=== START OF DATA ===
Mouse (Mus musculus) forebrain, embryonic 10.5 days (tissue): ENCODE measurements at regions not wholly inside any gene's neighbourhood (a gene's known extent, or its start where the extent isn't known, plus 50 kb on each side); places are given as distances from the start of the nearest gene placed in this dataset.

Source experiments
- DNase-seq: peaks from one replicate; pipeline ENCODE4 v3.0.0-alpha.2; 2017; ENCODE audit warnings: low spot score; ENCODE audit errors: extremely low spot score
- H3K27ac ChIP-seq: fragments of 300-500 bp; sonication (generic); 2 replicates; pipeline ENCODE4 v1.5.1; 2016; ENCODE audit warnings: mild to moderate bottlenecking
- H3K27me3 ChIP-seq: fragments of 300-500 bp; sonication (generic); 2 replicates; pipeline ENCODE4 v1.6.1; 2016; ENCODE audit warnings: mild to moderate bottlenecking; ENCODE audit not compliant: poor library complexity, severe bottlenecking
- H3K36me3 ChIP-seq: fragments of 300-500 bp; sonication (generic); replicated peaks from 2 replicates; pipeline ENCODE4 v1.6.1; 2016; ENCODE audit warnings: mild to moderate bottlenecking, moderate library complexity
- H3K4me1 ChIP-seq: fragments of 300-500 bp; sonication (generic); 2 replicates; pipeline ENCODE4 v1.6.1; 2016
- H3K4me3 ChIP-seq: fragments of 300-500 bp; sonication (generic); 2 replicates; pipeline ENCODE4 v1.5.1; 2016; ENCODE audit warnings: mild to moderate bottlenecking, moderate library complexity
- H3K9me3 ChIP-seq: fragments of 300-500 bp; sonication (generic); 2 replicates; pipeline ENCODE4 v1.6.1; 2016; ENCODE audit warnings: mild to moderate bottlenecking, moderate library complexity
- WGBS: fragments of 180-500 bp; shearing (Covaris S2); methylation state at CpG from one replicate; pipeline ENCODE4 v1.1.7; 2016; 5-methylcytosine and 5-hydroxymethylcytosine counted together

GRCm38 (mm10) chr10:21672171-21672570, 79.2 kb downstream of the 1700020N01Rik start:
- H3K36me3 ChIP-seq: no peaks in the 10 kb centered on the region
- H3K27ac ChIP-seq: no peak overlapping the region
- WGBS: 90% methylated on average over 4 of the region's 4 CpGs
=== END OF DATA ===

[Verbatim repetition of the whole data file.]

Mouse (Mus musculus) forebrain, embryonic 10.5 days (tissue): ENCODE measurements at regions not wholly inside any gene's neighbourhood (a gene's known extent, or its start where the extent isn't known, plus 50 kb on each side); places are given as distances from the start of the nearest gene placed in this dataset.

Source experiments
- DNase-seq: peaks from one replicate; pipeline ENCODE4 v3.0.0-alpha.2; 2017; ENCODE audit warnings: low spot score; ENCODE audit errors: extremely low spot score
- H3K27ac ChIP-seq: fragments of 300-500 bp; sonication (generic); 2 replicates; pipeline ENCODE4 v1.5.1; 2016; ENCODE audit warnings: mild to moderate bottlenecking
- H3K27me3 ChIP-seq: fragments of 300-500 bp; sonication (generic); 2 replicates; pipeline ENCODE4 v1.6.1; 2016; ENCODE audit warnings: mild to moderate bottlenecking; ENCODE audit not compliant: poor library complexity, severe bottlenecking
- H3K36me3 ChIP-seq: fragments of 300-500 bp; sonication (generic); replicated peaks from 2 replicates; pipeline ENCODE4 v1.6.1; 2016; ENCODE audit warnings: mild to moderate bottlenecking, moderate library complexity
- H3K4me1 ChIP-seq: fragments of 300-500 bp; sonication (generic); 2 replicates; pipeline ENCODE4 v1.6.1; 2016
- H3K4me3 ChIP-seq: fragments of 300-500 bp; sonication (generic); 2 replicates; pipeline ENCODE4 v1.5.1; 2016; ENCODE audit warnings: mild to moderate bottlenecking, moderate library complexity
- H3K9me3 ChIP-seq: fragments of 300-500 bp; sonication (generic); 2 replicates; pipeline ENCODE4 v1.6.1; 2016; ENCODE audit warnings: mild to moderate bottlenecking, moderate library complexity
- WGBS: fragments of 180-500 bp; shearing (Covaris S2); methylation state at CpG from one replicate; pipeline ENCODE4 v1.1.7; 2016; 5-methylcytosine and 5-hydroxymethylcytosine counted together

GRCm38 (mm10) chr10:21672171-21672570, 79.2 kb downstream of the 1700020N01Rik start:
- H3K36me3 ChIP-seq: no peaks in the 10 kb centered on the region
- H3K27ac ChIP-seq: no peak overlapping the region
- WGBS: 90% methylated on average over 4 of the region's 4 CpGs